I started being interested in sports statistics at about the age of seven. Or at least that is my earliest memory of being interested. My first interest was cricket statistics. I found those numbers to be endlessly fascinating and wanted to know how they were arrived at, so I taught myself many basic maths concepts working out why someone’s average was what it was. Since that time, I have continued to be interested in the numbers of sport, an interest which has dovetailed nicely into my profession.
Specifically in volleyball, I have spent a lot of time thinking about the what, how and why of recording the statistics for volleyball. I have come up with the following three philosophical principles for recording statistics**. In my opinion, the statistics that we record and the values we give them, i.e. the raw data file, should:
- be an accurate reflection of the game, both the raw data and the derived statistics.
- contain a logical internal consistency.
- follow common sense.
There is quite a lot of overlap in these areas, but we can still begin at the beginning. Firstly, in terms of raw data, I would expect that a volleyball literate person, knowing the different symbols and codes, should be able to read the codes and create a reasonably accurate replay of the match in his head. In derived statistics, that same volleyball literate person should be able to see a match report or box score and create a reasonably accurate overall impression of the match; who were the better players, what were the keys to victory/defeat, what was the quality of the match, etc. Secondly, there should be a logical internal consistency within and between the skills. A block point should be defined essentially the same way as a spike or serve point. For example, if a serve that is shanked by the receiver counts as a ace, then a spike that is shanked by the defender must also be a spike point. What is a spike or a block should be defined consistently each time. In my own personal coding, I define what is a spike and what is a free/down ball, by how I would view the action if I were a spectator and the ball hit the floor. If I would consider it an attack point, I have to code it as a spike. If I would consider it a defensive error, I have to code it as a free ball. Another example, an overpass that is killed with a two handed ‘blocking’ action, should be defined as a spike as logically a block must be preceeded by a spike.
The most important thing is how common sense applies to these first two points. And of course, common sense, as the saying goes, is anything but common. For example, I have seen people scout free balls given over the net as attack attempts. According to the strict letter of the volleyball rules, a ball directed over the net is an attack. However, to record those actions as attack attempts does not increase our understanding of what actually happened nor provide us with an accurate impression of the match. In fact I would argue it hinders that ability. Another is the situation in which a blocker touches the net. Technically, the block fault ends the rally before the spike has reached its conclusion. By this strict understanding of the rule, no net touches should be recorded as attack points; it should be an attack in play and a block error. I have never seen anyone record a match is this manner though and it would not help our understanding of the game if they did. What is common is that all block net touches are automatically recorded as attack points. While this does have a logical consistency, it actually hinders our overall ability to understand the game. Common sense has to lead us to the point where we ‘ignore’ net touches that don’t otherwise affect the outcome of the rally (i.e. the spike ended the rally anyway) and only record those that interrupted a rally that would have continued. And in that case the attack cannot be recorded as a point, but must be only in play.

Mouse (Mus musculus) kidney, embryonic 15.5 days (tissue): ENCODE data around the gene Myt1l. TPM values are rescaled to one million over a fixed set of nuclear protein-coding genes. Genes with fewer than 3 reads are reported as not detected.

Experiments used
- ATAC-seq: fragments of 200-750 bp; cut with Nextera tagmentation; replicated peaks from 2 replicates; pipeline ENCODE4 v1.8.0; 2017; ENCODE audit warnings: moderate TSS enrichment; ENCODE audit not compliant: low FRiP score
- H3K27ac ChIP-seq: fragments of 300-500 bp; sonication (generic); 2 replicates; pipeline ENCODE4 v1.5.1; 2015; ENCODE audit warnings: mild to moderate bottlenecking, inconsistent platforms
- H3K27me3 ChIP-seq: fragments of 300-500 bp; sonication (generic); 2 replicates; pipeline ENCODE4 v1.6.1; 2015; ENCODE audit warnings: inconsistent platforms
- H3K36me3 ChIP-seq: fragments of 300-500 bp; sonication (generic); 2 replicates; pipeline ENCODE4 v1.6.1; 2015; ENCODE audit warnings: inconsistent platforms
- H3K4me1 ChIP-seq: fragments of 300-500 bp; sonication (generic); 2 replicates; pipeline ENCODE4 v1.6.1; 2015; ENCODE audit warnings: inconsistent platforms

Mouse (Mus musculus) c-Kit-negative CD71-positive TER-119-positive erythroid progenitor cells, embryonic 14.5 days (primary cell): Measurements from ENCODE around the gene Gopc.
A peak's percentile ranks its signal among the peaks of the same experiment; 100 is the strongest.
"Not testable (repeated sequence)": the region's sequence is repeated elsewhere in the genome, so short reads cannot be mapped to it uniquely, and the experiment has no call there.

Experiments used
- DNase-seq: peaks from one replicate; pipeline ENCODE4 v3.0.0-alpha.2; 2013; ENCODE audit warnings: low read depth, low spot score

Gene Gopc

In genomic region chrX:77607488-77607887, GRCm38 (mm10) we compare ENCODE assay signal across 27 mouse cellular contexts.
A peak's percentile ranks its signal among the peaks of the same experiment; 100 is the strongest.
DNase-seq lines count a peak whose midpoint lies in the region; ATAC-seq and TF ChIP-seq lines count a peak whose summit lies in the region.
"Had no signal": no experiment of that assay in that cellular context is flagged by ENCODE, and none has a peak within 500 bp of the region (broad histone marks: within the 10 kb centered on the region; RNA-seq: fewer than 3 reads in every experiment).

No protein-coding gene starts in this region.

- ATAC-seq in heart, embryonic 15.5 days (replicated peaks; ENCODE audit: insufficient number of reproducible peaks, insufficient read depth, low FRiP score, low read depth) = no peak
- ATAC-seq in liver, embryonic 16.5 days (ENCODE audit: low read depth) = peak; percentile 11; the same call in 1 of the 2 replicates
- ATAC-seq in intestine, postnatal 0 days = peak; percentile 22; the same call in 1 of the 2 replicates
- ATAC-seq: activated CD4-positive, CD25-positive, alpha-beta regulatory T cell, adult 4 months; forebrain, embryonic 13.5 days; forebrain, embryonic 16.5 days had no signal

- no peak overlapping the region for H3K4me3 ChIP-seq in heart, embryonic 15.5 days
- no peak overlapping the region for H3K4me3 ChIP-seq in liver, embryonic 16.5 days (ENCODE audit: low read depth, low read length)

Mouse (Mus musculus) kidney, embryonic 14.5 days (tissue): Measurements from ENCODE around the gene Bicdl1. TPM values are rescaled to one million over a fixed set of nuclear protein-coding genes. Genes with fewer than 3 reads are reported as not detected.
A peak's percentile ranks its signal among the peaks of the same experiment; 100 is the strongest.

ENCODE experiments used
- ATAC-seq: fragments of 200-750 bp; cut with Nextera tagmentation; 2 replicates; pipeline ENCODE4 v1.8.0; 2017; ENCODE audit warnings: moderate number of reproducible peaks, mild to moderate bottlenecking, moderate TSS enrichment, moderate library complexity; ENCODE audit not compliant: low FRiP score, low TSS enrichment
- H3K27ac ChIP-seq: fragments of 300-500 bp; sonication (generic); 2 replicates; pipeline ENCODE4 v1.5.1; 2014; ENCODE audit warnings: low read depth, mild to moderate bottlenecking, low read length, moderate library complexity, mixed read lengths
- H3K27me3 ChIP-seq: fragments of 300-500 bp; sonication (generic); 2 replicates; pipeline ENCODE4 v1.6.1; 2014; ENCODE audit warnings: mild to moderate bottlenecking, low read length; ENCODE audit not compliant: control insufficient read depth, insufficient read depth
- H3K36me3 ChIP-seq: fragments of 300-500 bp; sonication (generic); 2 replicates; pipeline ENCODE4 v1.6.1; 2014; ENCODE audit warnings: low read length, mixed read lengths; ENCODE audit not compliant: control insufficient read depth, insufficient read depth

I often return to the forest and trees analogy. What we want from statistics is a beautiful, representative rendering of forest, that we can enter and study individual trees, the grass in between them and the animals running around if need be. Without beginning with a working philosophy of what we want we can spend too much on the pointless details of the individual trees, while putting them in the wrong places and forgetting the grass and animals, therefore losing the feeling of the whole forest. If we spend too much time on the trees we aren’t very good coaches.
** The statistics we end up with, and the analysis we carry out on them, are another discussion altogether. One that I would like to think I will get around to someday.
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